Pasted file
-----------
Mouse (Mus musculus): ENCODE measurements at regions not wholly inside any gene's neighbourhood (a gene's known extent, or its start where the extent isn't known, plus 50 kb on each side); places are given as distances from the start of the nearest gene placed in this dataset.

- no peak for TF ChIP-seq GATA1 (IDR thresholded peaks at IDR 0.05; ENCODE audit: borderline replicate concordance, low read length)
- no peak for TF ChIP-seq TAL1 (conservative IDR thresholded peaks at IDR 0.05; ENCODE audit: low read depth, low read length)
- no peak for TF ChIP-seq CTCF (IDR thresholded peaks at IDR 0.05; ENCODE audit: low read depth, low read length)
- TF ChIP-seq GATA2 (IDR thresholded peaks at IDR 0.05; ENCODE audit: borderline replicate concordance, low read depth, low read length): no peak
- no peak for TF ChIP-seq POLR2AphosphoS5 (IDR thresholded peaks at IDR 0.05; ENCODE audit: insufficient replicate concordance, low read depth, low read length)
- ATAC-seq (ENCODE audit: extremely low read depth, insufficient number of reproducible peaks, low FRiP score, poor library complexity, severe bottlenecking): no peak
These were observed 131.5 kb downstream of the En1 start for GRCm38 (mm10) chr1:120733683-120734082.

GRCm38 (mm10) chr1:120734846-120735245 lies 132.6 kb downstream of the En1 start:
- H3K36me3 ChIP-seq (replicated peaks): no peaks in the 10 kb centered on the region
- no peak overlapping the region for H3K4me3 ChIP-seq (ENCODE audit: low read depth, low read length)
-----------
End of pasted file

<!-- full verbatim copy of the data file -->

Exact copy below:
Mouse (Mus musculus): ENCODE measurements at regions not wholly inside any gene's neighbourhood (a gene's known extent, or its start where the extent isn't known, plus 50 kb on each side); places are given as distances from the start of the nearest gene placed in this dataset.

- no peak for TF ChIP-seq GATA1 (IDR thresholded peaks at IDR 0.05; ENCODE audit: borderline replicate concordance, low read length)
- no peak for TF ChIP-seq TAL1 (conservative IDR thresholded peaks at IDR 0.05; ENCODE audit: low read depth, low read length)
- no peak for TF ChIP-seq CTCF (IDR thresholded peaks at IDR 0.05; ENCODE audit: low read depth, low read length)
- TF ChIP-seq GATA2 (IDR thresholded peaks at IDR 0.05; ENCODE audit: borderline replicate concordance, low read depth, low read length): no peak
- no peak for TF ChIP-seq POLR2AphosphoS5 (IDR thresholded peaks at IDR 0.05; ENCODE audit: insufficient replicate concordance, low read depth, low read length)
- ATAC-seq (ENCODE audit: extremely low read depth, insufficient number of reproducible peaks, low FRiP score, poor library complexity, severe bottlenecking): no peak
These were observed 131.5 kb downstream of the En1 start for GRCm38 (mm10) chr1:120733683-120734082.

GRCm38 (mm10) chr1:120734846-120735245 lies 132.6 kb downstream of the En1 start:
- H3K36me3 ChIP-seq (replicated peaks): no peaks in the 10 kb centered on the region
- no peak overlapping the region for H3K4me3 ChIP-seq (ENCODE audit: low read depth, low read length)